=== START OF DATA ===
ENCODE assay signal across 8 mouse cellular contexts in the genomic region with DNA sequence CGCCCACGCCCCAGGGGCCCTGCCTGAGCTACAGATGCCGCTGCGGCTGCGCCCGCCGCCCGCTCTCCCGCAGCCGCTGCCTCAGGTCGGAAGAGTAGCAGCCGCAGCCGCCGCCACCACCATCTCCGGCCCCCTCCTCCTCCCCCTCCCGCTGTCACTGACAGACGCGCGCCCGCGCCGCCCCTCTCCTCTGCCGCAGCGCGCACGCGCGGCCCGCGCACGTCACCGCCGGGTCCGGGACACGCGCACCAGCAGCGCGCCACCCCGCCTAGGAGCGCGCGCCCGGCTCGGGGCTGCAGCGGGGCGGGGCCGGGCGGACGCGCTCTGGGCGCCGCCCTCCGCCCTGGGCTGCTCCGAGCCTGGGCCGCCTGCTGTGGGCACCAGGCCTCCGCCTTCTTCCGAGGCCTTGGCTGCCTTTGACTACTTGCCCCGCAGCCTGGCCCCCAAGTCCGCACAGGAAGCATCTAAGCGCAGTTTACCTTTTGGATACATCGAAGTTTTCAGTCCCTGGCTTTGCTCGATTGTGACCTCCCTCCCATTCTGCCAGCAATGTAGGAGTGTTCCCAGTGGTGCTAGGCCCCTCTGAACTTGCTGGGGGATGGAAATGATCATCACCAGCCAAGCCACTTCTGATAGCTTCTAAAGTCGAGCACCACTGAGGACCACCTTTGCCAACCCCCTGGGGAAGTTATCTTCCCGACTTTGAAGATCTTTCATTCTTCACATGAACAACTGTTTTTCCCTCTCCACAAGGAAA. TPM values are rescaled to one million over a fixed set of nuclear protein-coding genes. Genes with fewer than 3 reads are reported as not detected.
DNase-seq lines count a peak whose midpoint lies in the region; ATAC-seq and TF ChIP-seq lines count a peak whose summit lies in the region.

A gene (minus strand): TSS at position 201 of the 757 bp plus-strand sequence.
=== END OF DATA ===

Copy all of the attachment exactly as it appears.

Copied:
ENCODE assay signal across 8 mouse cellular contexts in the genomic region with DNA sequence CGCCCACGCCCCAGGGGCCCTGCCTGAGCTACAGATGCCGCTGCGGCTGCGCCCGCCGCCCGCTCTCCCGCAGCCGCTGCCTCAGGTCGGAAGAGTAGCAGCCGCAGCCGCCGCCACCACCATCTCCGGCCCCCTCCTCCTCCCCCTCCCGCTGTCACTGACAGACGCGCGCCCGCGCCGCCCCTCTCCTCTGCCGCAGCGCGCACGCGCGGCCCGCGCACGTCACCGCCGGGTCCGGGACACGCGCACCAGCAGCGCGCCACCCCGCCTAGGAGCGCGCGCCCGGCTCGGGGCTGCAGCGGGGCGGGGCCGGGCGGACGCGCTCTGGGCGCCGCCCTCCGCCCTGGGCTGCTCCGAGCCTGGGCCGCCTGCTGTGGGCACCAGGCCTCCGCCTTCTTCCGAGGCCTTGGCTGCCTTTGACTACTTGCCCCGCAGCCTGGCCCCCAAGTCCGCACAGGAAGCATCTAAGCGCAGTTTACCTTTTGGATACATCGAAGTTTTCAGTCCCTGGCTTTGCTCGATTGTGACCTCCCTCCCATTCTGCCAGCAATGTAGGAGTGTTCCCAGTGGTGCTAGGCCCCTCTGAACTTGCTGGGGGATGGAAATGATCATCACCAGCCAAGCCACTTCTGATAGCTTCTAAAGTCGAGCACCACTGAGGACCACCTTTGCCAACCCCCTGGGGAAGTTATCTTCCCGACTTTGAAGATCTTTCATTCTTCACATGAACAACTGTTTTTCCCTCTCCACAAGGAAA. TPM values are rescaled to one million over a fixed set of nuclear protein-coding genes. Genes with fewer than 3 reads are reported as not detected.
DNase-seq lines count a peak whose midpoint lies in the region; ATAC-seq and TF ChIP-seq lines count a peak whose summit lies in the region.

A gene (minus strand): TSS at position 201 of the 757 bp plus-strand sequence.